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The business situation.

PRELIMINARY estimates show that real GNP-A measure of U.S. production-increased at an annual rate of 4 and 1/2 percent in the first quarter of 1989; the advance estimates issued a month ago had shown an increase of 5 and 1/2 percent (see table 1 on page 18). The fourth-quarter increase in real gross domestic purchases-a measure of U.S. demand-was revised down from 4 and 1/2 percent to 2 and /2 percent at an annual rate. Increases in both the GNP price index fixed weights) and the gross domestic purchases price index fixed weights) were unrevised at annual rates of 5 percent and 51/2 percent, respectively (chart 1).1

The unusually large downward revisions in real GNP, which amounted to $11.7 billion, and in real gross domestic purchases, which amounted to $19.7 billion, were mainly attributable to a substantial revision in inventory investment-that is, change in business inventories. In turn, about three-fourths of the $15.8 billion revision in inventory investment was in nonfarm inventories, mostly in wholesale and retail trade (monthly Census Bureau data on trade inventories for March and revised data for February). A $2.3 billion downward revision in nonresidential fixed investment was traceable to petroleum and natural gas drilling (monthly data from the Energy Information Administration for March and revised data for February) and to public utilities (quarterly information on anticipated expenditures from the Census Bureau plant and equipment survey). Within government purchases, Federal purchases were revised up $2.6 billion; about one-half of the revision was accounted for by Commodity Credit Corporation inventory transactions (new and revised monthly data from the Department of Agriculture). A $2.1 billion downward revision in State and local government purchases was accounted for by structures (monthly Census Bureau data on construction put in place for March and revised data for February).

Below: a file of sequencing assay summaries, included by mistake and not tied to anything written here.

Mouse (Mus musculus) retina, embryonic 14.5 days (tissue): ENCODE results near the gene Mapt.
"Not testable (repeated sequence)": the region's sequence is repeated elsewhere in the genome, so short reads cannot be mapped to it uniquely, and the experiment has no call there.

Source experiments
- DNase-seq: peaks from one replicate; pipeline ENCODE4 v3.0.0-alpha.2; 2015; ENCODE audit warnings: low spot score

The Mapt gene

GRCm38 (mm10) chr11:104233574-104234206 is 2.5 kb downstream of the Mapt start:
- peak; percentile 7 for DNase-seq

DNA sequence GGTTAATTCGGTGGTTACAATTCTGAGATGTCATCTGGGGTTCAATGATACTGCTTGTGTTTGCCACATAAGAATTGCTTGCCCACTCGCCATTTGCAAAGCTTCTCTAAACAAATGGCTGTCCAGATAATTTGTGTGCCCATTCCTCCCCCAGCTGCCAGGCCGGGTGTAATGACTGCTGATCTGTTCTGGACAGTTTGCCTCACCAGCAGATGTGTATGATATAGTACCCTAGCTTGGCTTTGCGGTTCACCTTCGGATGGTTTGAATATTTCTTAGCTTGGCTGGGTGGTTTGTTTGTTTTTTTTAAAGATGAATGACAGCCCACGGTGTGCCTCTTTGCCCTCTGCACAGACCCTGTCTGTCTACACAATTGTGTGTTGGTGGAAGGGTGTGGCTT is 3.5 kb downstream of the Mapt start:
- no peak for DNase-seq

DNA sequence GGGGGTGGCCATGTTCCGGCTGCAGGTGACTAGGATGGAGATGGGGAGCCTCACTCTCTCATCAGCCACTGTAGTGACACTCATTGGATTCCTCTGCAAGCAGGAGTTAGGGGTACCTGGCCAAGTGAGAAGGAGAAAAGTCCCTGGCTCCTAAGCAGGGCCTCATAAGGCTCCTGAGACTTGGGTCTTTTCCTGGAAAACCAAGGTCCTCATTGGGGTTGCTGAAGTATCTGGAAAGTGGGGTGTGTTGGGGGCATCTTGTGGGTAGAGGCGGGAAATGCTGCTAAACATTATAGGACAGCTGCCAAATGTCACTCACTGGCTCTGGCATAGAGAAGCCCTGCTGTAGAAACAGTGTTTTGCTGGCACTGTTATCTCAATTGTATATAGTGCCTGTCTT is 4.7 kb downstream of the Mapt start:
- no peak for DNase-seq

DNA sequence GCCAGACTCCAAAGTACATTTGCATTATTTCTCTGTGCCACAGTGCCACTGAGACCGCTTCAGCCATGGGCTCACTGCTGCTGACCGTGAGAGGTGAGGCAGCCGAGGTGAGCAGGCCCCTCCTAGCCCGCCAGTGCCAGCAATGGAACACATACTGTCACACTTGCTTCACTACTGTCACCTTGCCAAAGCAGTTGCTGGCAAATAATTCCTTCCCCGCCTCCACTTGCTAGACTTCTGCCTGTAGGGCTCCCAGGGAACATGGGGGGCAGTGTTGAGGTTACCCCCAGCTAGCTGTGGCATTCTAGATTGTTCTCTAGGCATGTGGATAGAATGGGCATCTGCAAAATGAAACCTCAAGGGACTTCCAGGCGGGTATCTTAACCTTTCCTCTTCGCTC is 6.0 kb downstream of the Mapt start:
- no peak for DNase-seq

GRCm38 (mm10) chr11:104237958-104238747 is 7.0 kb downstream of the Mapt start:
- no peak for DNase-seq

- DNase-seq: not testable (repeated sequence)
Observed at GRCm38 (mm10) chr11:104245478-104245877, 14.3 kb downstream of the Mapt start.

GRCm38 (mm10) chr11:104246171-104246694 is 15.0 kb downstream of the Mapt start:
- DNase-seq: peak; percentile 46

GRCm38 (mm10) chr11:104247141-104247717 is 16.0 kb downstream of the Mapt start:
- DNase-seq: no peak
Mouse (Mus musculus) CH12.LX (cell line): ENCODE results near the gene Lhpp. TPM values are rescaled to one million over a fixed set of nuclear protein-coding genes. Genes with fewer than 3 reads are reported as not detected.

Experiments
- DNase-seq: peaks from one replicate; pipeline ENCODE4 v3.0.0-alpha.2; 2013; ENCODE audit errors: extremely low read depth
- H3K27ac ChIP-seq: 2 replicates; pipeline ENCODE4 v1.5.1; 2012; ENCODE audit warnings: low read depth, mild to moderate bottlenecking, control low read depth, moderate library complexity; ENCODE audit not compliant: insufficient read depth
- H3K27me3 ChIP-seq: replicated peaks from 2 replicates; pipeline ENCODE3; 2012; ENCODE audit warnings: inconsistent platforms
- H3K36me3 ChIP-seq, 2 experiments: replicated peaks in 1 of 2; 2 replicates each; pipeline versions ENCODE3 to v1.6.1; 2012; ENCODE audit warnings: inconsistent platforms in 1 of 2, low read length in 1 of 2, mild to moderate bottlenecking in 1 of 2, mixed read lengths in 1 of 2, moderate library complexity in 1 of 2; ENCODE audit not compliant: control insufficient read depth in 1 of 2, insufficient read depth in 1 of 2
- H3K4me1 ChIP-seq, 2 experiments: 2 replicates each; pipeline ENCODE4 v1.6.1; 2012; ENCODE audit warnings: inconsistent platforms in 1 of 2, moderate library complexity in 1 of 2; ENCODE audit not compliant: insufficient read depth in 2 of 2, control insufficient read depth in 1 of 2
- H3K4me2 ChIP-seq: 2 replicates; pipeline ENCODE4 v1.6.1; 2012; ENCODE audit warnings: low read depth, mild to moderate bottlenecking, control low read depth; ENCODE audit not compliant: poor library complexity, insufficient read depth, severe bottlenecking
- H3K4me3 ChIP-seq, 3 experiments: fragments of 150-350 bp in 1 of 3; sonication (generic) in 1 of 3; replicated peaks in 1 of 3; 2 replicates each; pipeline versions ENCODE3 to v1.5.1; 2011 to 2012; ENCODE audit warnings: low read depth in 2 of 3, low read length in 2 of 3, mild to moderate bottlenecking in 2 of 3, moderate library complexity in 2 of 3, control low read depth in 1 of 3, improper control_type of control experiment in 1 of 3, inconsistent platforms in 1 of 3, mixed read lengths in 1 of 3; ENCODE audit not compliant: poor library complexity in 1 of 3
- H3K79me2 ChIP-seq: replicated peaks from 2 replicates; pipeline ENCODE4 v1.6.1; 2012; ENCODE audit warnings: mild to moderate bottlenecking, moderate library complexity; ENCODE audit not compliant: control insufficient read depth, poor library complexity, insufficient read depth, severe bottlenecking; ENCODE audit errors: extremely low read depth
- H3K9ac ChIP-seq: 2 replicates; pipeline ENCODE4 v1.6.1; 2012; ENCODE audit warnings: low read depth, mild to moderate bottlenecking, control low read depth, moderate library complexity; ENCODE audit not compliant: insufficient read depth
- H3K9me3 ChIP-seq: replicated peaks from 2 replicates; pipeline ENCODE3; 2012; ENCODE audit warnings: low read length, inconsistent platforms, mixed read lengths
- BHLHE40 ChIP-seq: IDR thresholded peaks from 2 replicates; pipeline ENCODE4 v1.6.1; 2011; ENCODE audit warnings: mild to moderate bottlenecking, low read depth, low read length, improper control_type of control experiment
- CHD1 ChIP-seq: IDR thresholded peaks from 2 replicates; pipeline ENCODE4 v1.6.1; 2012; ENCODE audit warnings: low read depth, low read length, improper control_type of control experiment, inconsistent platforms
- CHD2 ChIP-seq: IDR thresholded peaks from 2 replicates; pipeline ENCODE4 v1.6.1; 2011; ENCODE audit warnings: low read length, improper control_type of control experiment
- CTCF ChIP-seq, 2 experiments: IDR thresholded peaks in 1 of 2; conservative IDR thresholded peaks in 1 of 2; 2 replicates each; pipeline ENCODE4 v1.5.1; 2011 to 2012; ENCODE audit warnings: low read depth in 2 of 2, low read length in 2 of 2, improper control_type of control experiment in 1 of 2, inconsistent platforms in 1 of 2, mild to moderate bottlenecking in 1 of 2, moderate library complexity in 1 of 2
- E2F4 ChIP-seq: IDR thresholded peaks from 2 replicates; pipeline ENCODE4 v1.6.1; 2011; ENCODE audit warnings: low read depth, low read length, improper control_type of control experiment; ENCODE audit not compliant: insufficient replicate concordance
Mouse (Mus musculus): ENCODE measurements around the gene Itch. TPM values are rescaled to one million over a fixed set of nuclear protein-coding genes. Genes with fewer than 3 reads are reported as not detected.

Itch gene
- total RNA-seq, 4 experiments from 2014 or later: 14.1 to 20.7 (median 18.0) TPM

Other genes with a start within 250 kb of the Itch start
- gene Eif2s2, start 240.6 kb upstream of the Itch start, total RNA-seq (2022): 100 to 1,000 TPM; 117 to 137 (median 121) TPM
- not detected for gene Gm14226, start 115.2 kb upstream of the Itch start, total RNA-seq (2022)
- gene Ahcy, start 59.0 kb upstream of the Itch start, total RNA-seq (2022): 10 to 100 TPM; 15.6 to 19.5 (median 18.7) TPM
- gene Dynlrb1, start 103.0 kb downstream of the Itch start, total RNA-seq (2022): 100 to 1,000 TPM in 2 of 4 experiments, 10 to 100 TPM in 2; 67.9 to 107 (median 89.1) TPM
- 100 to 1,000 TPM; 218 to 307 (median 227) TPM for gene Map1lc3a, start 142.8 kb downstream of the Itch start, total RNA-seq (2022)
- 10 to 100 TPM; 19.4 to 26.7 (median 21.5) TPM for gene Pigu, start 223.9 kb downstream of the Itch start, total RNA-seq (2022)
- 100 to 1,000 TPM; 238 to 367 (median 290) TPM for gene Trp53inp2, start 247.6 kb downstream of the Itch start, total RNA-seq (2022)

The difference between the size of the downward revision in real GNP and that in real domestic purchases was accounted for by a $7.8 billion upward revision in net exports. Within net exports, exports were revised up $5.6 billion and imports were revised down $2.2 billion (monthly Census Bureau merchandise trade data for March and revised data for February).

The preliminary GNP estimates show a somewhat different picture of the economy than sketched in the last month's Business Situation." If the impact of the 1988 drought is excluded, the preliminary estimate for real GNP increased 2 percent in the first quarter of 1989, somewhat slower than the pace of 3 to 4 percent registered in the four preceding quarters; the comparable advance estimate increased 3 percent, which was in the range of the four preceding quarters. Among the components of real GNP, the preliminary estimates for nonfarm inventories show smaller accumulations in all categories-manufacturing, wholesale, retail, and "other" in the first quarter than in the fourth; the advance estimates had shown larger accumula- tions in both wholesale and retail trade inventories.

Corporate Profits

In the first quarter of 1989, profits from current production feE 211/2 billion-the largest decline in 7 years; declines were very widespread. Profits before tax (PBT), in contrast, declined only $1/2 billion.

The current-production measure of profits includes two adjustments that are not included in PBT-namely, the inventory valuation adjustment (IVA), which declined 14 and 1/2 billion, and the capital consumption adjustment (CCAdj), which declined $6 and 1/2 billion.